Editor's Pick

Editor’s Picks: The Best Books We Read All Year

Looking for a good book to cosy up with over the holidays? Here are our editors' favourites.

This is your sign to read a new book—whether you’re a voracious bookworm or haven’t picked up a novel since The Outsiders. The editors of Vanmag have put together a list of the best books we’ve read in 2022: here are our favourites.

Yolk by Mary H.K. Choi
Yolk by Mary H.K. Choi

Yolk by Mary H.K. Choi

I’m technically only 3/4 through this book, but I also only started it a couple of days ago. I am, in a very cliché way, devouring it. Choi writes with such brutal, relatable honesty that I think any reader could find a point of connection with Yolk (but especially people who have sisters and are Asian and struggle with body image). Often I feel like I’ve spent my whole day reading (that’s what being a magazine editor gets you) and don’t want to pick up a book when I’m off the clock, but this story feels like a reward. The novel focuses on Jayne and June, Korean American sisters living in New York, and the unorthodox way they deal with a difficult diagnosis. That’s all I’ll say—10/10 recommend. —Alyssa Hirose, associate editor

book cover with retro 90s telephone

The Nineties by Chuck Klosterman

Chuck Klosterman’s Sex, Drugs and Cocoa Puffs was a seminal text for me as a teen pop-culture obsessive and aspiring writer, so it just seemed polite to pick up his latest: a series of thoughtful essays about the decade that (from his Gen-X perspective, anyways) shaped a nation. It’s wry and clever, though surprisingly more academic and dense than I was expecting, given the cheeky see-through phone on the cover; it’s also a bit of a nostalgia bomb. (I’m not complaining: reminiscing about those last heady days of answering machines is honestly part of why I picked it up.) But the remember-when’s serve a greater purpose, supporting some really compelling arguments for how-and-why social events of the times (the advent of cable news, and the success of Titanic) changed our cultural trajectory, for better or for worse. Taking such an anthropological look at a time you’ve lived through is a delightful experience, but be warned: merely glancing at the book on your shelf can plant Portlandia‘s “Dream of the ’90s” in your head on loop for days. —Stacey McLachlan, editor at large

sorrow and bliss meg mason

Sorrow and Bliss by Meg Mason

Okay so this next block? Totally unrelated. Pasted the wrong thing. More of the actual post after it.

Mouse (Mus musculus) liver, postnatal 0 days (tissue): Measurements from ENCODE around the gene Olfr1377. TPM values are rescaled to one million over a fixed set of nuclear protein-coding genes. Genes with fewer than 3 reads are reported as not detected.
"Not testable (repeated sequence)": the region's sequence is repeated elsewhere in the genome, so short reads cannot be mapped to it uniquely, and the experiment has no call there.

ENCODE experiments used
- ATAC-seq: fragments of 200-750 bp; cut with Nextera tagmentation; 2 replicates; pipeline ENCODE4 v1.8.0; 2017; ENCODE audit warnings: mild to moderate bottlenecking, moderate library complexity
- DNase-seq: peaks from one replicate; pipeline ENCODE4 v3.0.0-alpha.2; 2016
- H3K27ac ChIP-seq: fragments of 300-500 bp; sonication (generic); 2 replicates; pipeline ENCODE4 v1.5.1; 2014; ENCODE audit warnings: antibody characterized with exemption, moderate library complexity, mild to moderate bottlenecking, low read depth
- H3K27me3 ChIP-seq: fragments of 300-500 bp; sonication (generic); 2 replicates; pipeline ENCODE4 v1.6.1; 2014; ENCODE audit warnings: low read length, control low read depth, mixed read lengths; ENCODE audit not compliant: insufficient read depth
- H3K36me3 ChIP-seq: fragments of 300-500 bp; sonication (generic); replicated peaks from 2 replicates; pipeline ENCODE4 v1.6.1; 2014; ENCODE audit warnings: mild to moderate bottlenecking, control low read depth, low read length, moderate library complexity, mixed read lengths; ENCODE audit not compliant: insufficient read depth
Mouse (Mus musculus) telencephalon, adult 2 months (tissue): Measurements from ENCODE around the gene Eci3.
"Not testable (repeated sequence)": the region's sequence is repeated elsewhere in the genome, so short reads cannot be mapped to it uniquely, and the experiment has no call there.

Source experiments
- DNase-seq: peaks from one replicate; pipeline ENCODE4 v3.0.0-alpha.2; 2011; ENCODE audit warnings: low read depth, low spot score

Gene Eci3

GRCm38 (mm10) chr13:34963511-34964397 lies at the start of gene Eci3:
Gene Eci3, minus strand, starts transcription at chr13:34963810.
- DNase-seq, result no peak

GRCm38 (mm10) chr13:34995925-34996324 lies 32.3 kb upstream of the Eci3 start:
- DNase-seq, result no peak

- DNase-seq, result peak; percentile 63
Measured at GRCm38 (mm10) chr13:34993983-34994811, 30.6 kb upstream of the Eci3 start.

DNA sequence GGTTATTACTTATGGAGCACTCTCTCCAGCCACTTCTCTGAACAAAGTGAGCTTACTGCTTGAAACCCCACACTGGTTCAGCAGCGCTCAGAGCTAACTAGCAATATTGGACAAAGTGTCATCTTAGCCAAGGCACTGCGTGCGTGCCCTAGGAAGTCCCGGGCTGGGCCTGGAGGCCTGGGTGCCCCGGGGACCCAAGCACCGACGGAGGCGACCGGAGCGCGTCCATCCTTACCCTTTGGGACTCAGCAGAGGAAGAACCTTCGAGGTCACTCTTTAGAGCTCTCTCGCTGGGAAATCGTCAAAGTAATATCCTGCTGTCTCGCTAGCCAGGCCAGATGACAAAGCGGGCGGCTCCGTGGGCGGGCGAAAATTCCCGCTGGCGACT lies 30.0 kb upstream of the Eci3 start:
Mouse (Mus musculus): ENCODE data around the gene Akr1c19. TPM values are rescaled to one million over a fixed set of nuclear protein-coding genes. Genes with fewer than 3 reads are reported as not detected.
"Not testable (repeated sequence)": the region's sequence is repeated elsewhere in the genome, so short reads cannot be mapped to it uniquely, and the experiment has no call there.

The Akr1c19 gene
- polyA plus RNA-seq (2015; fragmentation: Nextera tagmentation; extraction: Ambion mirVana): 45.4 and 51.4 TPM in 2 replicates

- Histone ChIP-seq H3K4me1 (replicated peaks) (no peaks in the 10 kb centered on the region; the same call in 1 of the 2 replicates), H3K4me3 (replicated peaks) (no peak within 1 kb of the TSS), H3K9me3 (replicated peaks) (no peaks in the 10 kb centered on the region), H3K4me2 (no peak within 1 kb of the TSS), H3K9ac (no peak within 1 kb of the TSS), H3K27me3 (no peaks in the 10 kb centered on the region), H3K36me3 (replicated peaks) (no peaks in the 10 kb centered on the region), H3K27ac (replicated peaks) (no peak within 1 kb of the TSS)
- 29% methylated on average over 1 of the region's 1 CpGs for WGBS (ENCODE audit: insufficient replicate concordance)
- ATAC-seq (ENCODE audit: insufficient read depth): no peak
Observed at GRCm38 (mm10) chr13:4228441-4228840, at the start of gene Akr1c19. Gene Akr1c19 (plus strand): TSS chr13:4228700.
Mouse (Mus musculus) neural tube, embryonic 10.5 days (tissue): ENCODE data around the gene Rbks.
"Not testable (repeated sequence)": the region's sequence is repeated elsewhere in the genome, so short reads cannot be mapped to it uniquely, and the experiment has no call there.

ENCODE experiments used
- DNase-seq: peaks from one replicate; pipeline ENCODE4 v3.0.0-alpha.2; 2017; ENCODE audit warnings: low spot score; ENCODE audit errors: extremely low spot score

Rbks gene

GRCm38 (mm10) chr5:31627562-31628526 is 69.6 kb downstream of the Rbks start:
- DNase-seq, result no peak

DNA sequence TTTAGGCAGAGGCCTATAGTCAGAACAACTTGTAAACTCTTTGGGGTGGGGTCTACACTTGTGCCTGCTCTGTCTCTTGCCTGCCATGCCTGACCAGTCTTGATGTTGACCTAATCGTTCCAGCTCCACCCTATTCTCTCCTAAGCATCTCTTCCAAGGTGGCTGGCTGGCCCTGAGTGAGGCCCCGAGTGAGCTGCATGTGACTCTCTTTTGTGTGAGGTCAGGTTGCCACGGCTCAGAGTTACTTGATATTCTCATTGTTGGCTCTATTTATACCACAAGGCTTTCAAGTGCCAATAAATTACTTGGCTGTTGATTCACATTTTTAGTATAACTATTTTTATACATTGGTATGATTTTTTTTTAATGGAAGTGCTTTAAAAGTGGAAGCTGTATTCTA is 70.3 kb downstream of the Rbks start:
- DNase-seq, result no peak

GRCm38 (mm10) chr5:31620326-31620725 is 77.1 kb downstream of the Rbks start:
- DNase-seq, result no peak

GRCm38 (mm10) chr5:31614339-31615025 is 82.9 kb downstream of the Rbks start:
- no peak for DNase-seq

Martha Friel is a former Vogue magazine editor who now writes internet content for a grocery store in a gated community in Oxford—and, as you might imagine, it doesn’t make her feel particularly fulfilled. But she’s also been dealing with an undiagnosed mental illness since she was 17—and now that her husband has left, she’s forced to attempt to figure out how her life has gone so sideways. Like Miriam Toews, Meg Mason manages the incredibly rare art of writing a book that can make me both have me cracking up and then weeping within a few paragraphs. This was one of those gorgeously written books that I had to keep reading aloud to friends at the cabin, every time Mason crafted some perfectly ingenious way of describing the doldrums of every day life. Absolutely my top book of the year (and multiple copies purchased for Christmas gifts, too). — Anicka Quin, editorial director


A Heart That Works by Rob Delaney

I’ll be the first to admit I should read more. Nobody specifically is making me feel bad for this, but it’s something I always end up regretting when someone asks me about my favourite book that year. Whoops. Luckily, I started one at the eleventh hour this year, and it’s been a great read (so far, anyways—that’s right, I’m not done yet, get off my back!). It’s a memoir from actor, comedian and writer Rob Delaney, so I was instantly motivated to pick it up: I read pretty much everything comedians put out. The thing I enjoy about memoirs, and especially from comedians, is the manner in which they can help me deal with being human, and very human experiences like grief and death. Rob Delaney opens up his heart in such a vulnerable way in this book, trying to make sense of and also express his pain and journey with dealing with the loss of a child—truly an experience I cannot even imagine. As a comedian, he is able to put things in a way that feels relatable and safe. Obviously, given the topics, it’s not a laugh-out-loud riot, but it simmers with human emotion and the tension is broken with moments of genuine comedy. While tragedy isn’t a prerequisite for comedy, I won’t pretend the Venn diagram between funny and sad doesn’t exist, and I do think that comedians are some of the best artists to tackle the array of human sadness because they can find the punchline, even amidst the despair. Their ability to make you feel, process and laugh in the same moment is a true gift and this book has the same effect. Besides, who doesn’t like a good cry-laugh? — Kerri Donaldson, assistant editor